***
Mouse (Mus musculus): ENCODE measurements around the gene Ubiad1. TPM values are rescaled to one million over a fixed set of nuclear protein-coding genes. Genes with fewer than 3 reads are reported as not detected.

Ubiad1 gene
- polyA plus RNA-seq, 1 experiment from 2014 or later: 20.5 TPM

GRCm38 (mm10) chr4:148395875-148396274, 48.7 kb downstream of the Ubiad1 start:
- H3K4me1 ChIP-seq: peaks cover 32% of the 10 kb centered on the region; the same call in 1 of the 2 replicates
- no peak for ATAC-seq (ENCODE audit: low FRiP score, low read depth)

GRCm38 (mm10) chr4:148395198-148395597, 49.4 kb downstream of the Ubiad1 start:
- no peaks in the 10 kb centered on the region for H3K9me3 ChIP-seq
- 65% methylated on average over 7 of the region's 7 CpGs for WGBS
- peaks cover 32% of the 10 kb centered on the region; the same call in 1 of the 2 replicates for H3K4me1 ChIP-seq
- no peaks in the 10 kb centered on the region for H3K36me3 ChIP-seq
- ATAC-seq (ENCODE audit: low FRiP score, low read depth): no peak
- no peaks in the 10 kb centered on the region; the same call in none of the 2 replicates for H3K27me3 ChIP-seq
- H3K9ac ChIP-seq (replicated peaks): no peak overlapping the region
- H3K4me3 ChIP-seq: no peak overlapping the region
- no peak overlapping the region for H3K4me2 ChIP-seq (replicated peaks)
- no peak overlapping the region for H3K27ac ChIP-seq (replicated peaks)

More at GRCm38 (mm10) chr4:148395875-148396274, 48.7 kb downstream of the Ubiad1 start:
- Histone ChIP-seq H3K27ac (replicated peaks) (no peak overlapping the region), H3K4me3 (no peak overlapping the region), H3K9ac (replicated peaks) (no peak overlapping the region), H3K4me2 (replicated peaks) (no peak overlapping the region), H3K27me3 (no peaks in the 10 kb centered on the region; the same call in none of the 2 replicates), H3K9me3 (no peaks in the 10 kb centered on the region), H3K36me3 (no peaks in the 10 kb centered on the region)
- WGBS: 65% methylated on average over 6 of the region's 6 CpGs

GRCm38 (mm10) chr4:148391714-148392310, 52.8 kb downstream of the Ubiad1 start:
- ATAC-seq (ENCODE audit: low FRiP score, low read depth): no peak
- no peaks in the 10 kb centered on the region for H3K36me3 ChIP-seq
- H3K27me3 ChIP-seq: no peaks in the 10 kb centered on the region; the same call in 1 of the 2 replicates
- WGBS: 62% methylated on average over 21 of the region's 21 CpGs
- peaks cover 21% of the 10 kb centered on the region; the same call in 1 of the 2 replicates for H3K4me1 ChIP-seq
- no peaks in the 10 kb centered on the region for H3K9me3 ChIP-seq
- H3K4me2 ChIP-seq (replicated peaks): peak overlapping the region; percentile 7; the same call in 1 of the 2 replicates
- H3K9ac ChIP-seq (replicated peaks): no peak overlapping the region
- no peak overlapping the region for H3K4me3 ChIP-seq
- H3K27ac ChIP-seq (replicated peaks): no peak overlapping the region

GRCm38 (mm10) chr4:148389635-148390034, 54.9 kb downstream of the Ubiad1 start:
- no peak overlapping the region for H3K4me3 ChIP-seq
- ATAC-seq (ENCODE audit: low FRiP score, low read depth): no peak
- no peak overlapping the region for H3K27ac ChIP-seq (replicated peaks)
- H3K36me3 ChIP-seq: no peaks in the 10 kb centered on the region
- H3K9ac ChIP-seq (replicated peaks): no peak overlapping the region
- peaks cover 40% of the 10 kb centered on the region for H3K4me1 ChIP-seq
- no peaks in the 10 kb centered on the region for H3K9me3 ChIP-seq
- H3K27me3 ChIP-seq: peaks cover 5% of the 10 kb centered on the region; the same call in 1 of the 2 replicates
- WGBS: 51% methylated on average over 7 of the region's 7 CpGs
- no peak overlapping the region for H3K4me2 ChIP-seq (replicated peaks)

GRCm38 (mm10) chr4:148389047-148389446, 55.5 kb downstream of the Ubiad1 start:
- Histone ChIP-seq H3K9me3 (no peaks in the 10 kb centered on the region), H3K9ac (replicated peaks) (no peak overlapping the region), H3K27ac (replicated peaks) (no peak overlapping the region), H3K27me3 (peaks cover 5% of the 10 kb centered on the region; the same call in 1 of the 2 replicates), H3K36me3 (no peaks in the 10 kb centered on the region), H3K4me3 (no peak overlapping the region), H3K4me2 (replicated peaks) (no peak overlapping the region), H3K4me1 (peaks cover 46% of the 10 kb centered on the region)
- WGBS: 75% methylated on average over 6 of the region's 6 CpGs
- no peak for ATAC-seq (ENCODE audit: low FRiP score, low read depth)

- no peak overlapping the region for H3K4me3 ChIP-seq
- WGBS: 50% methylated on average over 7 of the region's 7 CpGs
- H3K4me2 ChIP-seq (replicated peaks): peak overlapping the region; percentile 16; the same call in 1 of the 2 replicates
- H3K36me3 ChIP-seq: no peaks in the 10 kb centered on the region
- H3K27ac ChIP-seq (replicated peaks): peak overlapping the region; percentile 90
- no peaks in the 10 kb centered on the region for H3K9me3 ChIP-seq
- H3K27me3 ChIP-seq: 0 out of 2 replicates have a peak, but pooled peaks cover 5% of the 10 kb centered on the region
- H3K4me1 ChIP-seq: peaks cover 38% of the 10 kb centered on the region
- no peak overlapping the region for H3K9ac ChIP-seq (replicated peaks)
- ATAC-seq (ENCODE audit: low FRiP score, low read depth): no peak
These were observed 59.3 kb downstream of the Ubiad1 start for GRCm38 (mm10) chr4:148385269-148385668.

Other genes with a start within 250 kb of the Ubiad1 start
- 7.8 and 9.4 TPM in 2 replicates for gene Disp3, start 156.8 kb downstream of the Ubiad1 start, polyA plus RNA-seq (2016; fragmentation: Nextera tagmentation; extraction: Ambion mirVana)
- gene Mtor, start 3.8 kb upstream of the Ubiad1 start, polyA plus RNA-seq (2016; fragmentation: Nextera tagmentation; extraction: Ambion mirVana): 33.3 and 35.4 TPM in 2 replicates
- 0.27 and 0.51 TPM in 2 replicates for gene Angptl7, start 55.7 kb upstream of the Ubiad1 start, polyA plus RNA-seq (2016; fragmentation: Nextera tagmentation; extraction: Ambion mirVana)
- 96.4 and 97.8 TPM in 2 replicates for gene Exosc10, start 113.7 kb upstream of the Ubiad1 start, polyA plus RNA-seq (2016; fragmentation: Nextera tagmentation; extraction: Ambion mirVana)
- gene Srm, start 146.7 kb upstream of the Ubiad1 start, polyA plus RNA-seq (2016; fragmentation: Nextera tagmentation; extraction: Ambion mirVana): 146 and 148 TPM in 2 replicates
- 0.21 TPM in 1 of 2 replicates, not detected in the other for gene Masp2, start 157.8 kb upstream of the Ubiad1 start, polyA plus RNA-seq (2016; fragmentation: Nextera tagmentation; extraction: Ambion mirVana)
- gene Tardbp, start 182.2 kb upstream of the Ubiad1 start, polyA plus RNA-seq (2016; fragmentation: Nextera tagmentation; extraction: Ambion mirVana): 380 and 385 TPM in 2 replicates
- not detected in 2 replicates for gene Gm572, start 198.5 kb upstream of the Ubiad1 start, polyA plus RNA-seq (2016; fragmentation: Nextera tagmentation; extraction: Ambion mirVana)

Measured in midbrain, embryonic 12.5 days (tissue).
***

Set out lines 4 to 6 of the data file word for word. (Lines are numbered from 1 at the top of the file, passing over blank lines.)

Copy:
GRCm38 (mm10) chr4:148395875-148396274, 48.7 kb downstream of the Ubiad1 start:
- H3K4me1 ChIP-seq: peaks cover 32% of the 10 kb centered on the region; the same call in 1 of the 2 replicates
- no peak for ATAC-seq (ENCODE audit: low FRiP score, low read depth)